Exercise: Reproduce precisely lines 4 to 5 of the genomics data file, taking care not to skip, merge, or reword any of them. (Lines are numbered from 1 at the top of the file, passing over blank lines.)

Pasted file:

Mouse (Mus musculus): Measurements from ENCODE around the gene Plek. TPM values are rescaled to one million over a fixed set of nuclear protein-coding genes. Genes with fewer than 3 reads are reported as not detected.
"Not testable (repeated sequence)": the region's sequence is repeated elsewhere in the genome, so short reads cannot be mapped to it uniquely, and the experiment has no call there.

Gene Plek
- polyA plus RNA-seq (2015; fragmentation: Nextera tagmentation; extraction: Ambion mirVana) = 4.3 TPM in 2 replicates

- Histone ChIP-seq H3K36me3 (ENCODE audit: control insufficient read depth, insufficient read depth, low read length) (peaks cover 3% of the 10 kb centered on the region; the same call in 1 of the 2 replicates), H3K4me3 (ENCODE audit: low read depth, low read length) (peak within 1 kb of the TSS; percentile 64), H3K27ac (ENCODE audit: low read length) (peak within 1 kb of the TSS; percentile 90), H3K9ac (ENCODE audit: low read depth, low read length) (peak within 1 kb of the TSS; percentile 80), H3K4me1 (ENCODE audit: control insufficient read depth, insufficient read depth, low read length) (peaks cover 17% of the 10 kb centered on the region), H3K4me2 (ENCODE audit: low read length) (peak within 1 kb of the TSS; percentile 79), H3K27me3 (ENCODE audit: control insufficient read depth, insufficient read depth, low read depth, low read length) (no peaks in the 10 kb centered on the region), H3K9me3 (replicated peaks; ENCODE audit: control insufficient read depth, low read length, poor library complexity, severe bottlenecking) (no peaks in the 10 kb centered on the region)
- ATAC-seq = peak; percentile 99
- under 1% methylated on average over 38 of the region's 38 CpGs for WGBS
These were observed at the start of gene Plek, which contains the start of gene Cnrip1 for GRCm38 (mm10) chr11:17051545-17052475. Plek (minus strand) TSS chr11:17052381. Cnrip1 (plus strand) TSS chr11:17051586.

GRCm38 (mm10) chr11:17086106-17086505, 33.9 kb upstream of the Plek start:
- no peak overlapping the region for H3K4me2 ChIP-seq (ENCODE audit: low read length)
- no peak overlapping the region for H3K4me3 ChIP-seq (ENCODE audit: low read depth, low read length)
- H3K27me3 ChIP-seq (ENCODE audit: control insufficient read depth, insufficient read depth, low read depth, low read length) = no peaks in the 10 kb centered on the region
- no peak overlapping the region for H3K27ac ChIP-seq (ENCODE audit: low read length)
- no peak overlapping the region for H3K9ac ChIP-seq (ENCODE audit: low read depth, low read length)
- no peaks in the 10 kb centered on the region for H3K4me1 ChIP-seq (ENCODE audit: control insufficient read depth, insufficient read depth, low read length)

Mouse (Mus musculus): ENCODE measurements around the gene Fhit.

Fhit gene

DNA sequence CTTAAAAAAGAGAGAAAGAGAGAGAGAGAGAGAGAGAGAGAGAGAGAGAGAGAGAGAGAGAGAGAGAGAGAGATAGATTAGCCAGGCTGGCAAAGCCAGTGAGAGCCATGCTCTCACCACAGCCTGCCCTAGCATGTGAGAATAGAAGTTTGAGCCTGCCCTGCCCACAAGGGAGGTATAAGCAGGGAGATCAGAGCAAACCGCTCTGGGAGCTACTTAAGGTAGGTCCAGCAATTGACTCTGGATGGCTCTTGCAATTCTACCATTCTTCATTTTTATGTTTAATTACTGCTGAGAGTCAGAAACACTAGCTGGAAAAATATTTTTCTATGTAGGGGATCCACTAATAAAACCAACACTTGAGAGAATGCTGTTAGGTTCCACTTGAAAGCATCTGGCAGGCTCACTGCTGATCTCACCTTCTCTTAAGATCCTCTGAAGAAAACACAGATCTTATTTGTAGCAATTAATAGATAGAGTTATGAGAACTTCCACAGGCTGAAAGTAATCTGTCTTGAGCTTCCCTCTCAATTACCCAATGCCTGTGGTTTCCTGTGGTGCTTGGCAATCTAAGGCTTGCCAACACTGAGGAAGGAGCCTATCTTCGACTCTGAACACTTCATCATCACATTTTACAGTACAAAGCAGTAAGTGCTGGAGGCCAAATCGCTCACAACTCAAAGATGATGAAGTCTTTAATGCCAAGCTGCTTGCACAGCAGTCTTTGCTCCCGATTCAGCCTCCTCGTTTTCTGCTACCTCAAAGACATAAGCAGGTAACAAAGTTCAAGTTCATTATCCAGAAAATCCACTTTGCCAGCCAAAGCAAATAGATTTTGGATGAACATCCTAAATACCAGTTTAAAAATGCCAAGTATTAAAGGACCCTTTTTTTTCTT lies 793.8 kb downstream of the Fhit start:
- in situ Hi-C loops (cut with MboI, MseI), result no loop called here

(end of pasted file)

- polyA plus RNA-seq (2015; fragmentation: Nextera tagmentation; extraction: Ambion mirVana) = 4.3 TPM in 2 replicates

- Histone ChIP-seq H3K36me3 (ENCODE audit: control insufficient read depth, insufficient read depth, low read length) (peaks cover 3% of the 10 kb centered on the region; the same call in 1 of the 2 replicates), H3K4me3 (ENCODE audit: low read depth, low read length) (peak within 1 kb of the TSS; percentile 64), H3K27ac (ENCODE audit: low read length) (peak within 1 kb of the TSS; percentile 90), H3K9ac (ENCODE audit: low read depth, low read length) (peak within 1 kb of the TSS; percentile 80), H3K4me1 (ENCODE audit: control insufficient read depth, insufficient read depth, low read length) (peaks cover 17% of the 10 kb centered on the region), H3K4me2 (ENCODE audit: low read length) (peak within 1 kb of the TSS; percentile 79), H3K27me3 (ENCODE audit: control insufficient read depth, insufficient read depth, low read depth, low read length) (no peaks in the 10 kb centered on the region), H3K9me3 (replicated peaks; ENCODE audit: control insufficient read depth, low read length, poor library complexity, severe bottlenecking) (no peaks in the 10 kb centered on the region)